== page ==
Some cemeteries require a tour guide to enter, so check the policy ahead of time. Even if a tour guide is not required, hiring one can often be a good idea because isolated cemeteries can pose a crime and safety risk.
You Can Take Your Alcohol to Go in New Orleans
As strange as it seems to many visitors, you can get your beer or your hurricane cocktail in a to-go cup and parade with it to your next bar. Just remember not to carry glass containers–your bartender will give you a plastic cup.
New Orleans Streetcars Only Take Cash
Streetcars are a cheap (albeit slow) way to get around the city. Just make sure you’ve got cash and exact change for the fare. A one-way trip is $1.25.
The St. Charles Streetcar is an Activity Unto Itself
Even if you don’t have anywhere to go, a ride on the street car down St. Charles is a great way to see the amazing mansions that line this avenue. They are stunning, particularly when they’re decorated for Christmas or Mardi Gras.
Park Outside the French Quarter
Parking (and driving) in the French Quarter are tough and should be avoided. Instead, opt to park on the outskirts of the Quarter in either direction. Head towards Rampart St. or Esplanade.
If you want to head to Uptown, there is often parking on Magazine or its side streets. Most street parking is short-term pay-to-park. You have the option of using a kiosk or texting a number that you’ll see on a nearby sign. I recommend using the text option because the machines are often glitchy and you might end up paying twice.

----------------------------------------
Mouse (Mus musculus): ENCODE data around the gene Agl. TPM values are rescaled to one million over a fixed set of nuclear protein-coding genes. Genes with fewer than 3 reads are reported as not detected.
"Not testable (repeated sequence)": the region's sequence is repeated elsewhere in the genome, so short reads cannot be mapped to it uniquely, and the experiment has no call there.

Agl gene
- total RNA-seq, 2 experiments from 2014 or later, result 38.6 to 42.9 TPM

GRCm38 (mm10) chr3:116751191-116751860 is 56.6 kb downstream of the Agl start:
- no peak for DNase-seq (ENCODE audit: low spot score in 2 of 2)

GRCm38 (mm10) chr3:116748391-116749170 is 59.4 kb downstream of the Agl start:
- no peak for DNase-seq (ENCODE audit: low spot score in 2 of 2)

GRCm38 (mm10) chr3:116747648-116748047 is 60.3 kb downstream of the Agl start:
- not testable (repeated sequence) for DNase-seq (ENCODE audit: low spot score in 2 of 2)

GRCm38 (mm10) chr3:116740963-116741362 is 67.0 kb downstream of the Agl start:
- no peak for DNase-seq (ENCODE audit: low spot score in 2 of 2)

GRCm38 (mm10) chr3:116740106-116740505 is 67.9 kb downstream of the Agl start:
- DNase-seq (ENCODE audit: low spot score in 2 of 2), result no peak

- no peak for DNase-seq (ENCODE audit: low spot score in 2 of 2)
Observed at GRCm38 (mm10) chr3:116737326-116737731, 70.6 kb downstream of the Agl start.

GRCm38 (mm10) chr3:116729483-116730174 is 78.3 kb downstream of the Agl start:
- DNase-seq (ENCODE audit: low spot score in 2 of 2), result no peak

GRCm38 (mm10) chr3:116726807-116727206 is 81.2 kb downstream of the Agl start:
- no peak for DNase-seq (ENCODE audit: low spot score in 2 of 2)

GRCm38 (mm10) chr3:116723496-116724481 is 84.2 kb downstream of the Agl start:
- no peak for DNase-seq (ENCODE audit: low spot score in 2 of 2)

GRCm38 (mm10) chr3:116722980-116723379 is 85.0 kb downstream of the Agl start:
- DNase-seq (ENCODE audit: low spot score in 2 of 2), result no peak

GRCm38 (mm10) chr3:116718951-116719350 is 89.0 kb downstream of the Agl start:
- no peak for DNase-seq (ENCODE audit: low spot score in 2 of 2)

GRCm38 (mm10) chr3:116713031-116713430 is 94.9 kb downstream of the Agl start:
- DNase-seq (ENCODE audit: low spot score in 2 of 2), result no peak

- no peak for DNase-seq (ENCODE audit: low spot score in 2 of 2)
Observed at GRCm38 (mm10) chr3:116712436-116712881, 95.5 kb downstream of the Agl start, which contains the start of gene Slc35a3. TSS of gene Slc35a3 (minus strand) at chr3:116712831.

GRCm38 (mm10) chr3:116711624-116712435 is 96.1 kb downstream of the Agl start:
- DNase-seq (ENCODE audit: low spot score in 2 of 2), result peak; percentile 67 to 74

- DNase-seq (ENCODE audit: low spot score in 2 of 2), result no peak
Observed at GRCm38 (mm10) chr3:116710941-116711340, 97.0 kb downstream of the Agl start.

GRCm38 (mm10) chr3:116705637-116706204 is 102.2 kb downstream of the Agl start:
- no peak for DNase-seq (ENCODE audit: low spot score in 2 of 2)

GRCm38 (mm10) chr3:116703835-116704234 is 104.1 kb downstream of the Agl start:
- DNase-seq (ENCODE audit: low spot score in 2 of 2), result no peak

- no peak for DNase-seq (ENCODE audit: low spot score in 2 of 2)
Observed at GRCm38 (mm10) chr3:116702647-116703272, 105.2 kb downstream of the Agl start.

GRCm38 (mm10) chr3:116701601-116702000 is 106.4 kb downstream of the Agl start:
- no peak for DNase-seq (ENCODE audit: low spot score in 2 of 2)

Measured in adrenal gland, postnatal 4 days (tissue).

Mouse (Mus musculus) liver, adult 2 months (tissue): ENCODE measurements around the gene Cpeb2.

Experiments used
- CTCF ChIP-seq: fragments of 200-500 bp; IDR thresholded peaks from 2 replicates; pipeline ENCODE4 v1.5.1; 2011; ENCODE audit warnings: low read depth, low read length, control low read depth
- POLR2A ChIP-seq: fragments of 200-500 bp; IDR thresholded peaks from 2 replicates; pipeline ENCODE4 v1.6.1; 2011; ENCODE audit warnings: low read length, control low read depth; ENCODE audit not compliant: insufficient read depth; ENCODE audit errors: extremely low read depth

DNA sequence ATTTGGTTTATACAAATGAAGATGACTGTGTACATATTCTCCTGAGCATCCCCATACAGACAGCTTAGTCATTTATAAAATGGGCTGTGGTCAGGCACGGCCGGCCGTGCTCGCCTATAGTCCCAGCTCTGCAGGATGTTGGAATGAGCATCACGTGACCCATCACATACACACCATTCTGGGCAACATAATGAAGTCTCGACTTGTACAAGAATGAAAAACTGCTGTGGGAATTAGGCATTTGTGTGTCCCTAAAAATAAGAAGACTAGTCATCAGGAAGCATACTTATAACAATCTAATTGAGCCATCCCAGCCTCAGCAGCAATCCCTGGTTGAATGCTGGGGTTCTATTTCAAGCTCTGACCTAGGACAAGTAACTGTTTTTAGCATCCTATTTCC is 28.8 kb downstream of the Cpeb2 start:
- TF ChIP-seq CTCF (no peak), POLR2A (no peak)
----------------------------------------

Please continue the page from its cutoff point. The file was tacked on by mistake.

Make sure you read the no parking signs along the street. Some specifically refer to no parking during parades – if it’s not Mardi Gras, you’re probably safe.
Pay Attention to Your Surroundings
As I explain in my article on safety in New Orleans, the city’s neighborhoods have variable crime rates.
Tourists are sometimes the targets of petty theft on Bourbon Street or in cemeteries, and it is inadvisable to walk in dark or isolated areas, especially without a group. When in doubt, check this interactive New Orleans crime map when making plans.
Snap the classic New Orleans Postcard Photo
To snap the classic New Orleans photo of St. Louis Cathedral, head to Jackson Square in the French Quarter. Cut straight across Jackson Square from St. Louis Cathedral to Decatur Street, and carefully cross Decatur. Go up the steps to the Mississippi River levee. From there, look back at the cathedral, and you’ll have a once-in-a-lifetime photo opportunity.
While you’re there, you might as well grab some beignets from the adjacent Cafe du Monde!
Try a Sazerac
For those who enjoy a beverage, no trip to New Orleans would be complete without sampling the city’s most famous cocktails. The Sazerac is one of the most notable cocktails native to the Big Easy. It’s a mix of rye whiskey, absinthe (yes, it’s legal in modern times), Peychaud’s bitters, and sugar. The origins of the cocktail can supposedly be traced back to the bitters created at a local pharmacy.
The Sazerac House offers a free tour of their cocktail museum and complimentary tastings of some of the most famous local drinks.